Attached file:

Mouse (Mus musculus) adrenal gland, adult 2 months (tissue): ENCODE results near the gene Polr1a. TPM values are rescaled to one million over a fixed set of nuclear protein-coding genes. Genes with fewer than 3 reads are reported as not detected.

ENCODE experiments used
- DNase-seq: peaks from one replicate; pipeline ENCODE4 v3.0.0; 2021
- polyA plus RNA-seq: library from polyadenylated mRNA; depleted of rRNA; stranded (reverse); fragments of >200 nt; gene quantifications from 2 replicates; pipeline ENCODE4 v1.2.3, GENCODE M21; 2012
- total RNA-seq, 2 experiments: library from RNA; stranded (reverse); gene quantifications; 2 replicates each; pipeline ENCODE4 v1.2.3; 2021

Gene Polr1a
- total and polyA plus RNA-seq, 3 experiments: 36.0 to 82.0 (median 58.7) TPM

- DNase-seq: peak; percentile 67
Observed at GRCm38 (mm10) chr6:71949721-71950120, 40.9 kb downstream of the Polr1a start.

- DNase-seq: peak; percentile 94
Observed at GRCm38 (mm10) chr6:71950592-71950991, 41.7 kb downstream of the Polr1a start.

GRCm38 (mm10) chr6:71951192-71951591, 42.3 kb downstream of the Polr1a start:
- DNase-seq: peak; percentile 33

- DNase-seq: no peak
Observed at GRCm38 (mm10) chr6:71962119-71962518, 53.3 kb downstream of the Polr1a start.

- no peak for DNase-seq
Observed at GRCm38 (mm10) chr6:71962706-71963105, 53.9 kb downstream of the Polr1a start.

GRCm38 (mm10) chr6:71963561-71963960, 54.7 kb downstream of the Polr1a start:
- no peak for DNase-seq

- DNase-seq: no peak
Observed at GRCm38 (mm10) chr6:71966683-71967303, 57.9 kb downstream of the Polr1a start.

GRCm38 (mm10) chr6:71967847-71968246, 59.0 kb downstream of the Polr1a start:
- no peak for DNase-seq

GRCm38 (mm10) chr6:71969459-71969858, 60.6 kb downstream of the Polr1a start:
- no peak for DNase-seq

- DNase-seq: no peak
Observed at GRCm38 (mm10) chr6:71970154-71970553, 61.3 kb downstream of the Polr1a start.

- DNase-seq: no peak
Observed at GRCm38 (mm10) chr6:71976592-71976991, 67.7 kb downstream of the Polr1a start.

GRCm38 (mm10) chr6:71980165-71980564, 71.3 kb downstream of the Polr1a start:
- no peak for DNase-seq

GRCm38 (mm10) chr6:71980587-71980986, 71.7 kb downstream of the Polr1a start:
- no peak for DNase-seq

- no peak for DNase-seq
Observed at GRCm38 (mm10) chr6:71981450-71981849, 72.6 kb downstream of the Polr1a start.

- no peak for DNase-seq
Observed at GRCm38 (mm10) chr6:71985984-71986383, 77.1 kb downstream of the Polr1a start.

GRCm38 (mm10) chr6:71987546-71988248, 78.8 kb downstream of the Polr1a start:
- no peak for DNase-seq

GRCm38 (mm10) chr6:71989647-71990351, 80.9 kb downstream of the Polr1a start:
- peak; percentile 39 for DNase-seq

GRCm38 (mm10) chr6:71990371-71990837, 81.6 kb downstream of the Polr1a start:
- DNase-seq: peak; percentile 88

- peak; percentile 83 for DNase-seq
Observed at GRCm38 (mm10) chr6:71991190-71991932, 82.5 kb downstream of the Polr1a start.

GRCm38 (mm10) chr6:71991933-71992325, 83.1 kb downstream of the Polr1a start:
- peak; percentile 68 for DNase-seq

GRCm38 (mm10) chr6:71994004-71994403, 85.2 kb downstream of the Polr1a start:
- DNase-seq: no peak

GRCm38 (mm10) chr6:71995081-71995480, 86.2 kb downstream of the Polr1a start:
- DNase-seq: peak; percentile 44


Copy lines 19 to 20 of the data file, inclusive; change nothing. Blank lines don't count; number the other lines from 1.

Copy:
- no peak for DNase-seq

- DNase-seq: no peak